By: Gillian Hogarth | 0 Comment
I attended the BDA’s “Digital Data in Geotechnics and Construction” seminar at the National Space Centre, Leicester on the 8th of October. Working across several sectors with our 4 specialist Divisions we find that we need to tailor our approach to data management often on a job by job basis. It is therefore great to see the British Drilling Association recognising this and inviting speakers to discuss “how the digital data produced by the geotechnical sector can interact with BIM systems, focussing on what is possible today, and what is likely to happen in the medium term” (BDA Seminar Flyer 02/10/15). This is of course of particular interest following the formation of our specialist Geotechnical Exploration Services division.
In a world where the term BIM drops into conversation almost weekly it was interesting to see that there was no agreed definition for it as highlighted in Neil Chadwick’s (Arup) talk. A simple Wikipedia search brings up the US National Building Information Standard Project Committees definition of “Building Information Modeling (BIM) is a digital representation of physical and functional characteristics of a facility. A BIM is a shared knowledge resource for information about a facility forming a reliable basis for decisions during its life-cycle; defined as existing from earliest conception to demolition. (“Building information modelling”. Wikipedia: The Free Encyclopedia. Wikimedia Foundation, Inc., Date last updated (13/10/15). Web. Date accessed (12/10/15). https://en.wikipedia.org/wiki/Building_information_modeling).
Regardless of the definition, the ideals of the concept can only benefit all you would think. However there were several major issues discussed at the seminar. One of the main issues was a perceived concern that some contractors may not wish for all their work to be fully shared, in the main to avoid any legal issues that may arise at a later date. I guess in some disciplines the concern is greater than others but the fact that it was discussed demonstrates that it is a genuine issue. In our industry we are very open in what we do as our work more often than not has to be altered to what is found as the ground is investigated. As such there is no real need to hide what you’ve done or found unless you haven’t done the work in the first place! We know the best way to work with a client is to be open- this may not be the case for some contractors in our industry though!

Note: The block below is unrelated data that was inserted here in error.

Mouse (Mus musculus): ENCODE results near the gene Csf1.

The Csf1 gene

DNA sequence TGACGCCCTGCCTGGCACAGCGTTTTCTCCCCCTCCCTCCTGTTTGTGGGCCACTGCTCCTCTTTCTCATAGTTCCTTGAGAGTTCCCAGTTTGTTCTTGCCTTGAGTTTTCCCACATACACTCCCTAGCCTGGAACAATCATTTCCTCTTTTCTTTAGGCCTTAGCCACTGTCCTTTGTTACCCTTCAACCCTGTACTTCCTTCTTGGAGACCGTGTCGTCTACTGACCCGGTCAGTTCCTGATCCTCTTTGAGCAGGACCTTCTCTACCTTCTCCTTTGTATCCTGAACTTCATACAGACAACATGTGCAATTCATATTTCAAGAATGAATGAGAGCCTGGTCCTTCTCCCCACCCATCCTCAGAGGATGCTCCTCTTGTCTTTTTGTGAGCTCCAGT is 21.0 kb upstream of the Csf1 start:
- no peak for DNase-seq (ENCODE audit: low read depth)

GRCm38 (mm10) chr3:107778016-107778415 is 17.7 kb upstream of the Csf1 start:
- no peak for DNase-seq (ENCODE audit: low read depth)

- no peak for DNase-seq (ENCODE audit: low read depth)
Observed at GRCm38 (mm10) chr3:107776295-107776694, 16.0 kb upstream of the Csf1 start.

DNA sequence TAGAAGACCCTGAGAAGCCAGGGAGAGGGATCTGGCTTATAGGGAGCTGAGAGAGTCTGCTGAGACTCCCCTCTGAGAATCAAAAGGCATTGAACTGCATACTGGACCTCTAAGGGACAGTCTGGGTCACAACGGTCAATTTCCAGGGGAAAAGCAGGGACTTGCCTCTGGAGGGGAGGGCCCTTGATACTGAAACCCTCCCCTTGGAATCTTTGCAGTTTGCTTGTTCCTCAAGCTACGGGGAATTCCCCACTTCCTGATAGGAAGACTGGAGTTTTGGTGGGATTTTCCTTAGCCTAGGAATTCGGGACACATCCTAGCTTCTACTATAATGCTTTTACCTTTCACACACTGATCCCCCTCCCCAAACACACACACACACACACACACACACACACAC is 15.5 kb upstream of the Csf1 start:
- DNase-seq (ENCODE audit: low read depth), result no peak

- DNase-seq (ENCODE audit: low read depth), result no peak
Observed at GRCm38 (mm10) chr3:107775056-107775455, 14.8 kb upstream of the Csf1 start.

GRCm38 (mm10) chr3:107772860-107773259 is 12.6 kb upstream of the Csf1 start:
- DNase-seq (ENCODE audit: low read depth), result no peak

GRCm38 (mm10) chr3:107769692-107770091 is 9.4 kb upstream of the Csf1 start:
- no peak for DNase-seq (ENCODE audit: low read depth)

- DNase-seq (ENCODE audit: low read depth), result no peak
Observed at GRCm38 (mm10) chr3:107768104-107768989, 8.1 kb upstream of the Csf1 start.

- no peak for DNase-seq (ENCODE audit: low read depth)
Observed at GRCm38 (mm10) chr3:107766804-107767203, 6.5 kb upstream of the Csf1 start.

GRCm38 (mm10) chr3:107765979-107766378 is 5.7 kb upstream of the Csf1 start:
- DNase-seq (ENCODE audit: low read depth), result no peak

The other concern was the costs associated with working with many different companies and therefore BIM systems. There were differing opinions on this with the main champions of the field stressing that it will save money and time. This was fielded by the more established firms whom in my view will likely impose their system on others and have the resources to work on others where required. The voice for the smaller contractor on the other hand pointed out that it will likely put out of business a lot of the smaller contractors whom will end up having to work to and to conform to many BIM system requirements with relatively limited resources. I think this is a legitimate point seeing as I do the amount of PQQ’s and the amount of safety assessment schemes we have to be part of to thrive in this industry- that is not to say these are not valued and important but there is so much overlap that you are often just repeating the same work with a little twist.
My thoughts on BIM? Great concept, vital concept but one needing a central voice otherwise it will end up a mine field like the previously mentioned PQQ’s and Health and Safety assessment schemes.
Author: Matt Dale, Drilcorp Commercial Manager
Coal Mine Drilling | Case Study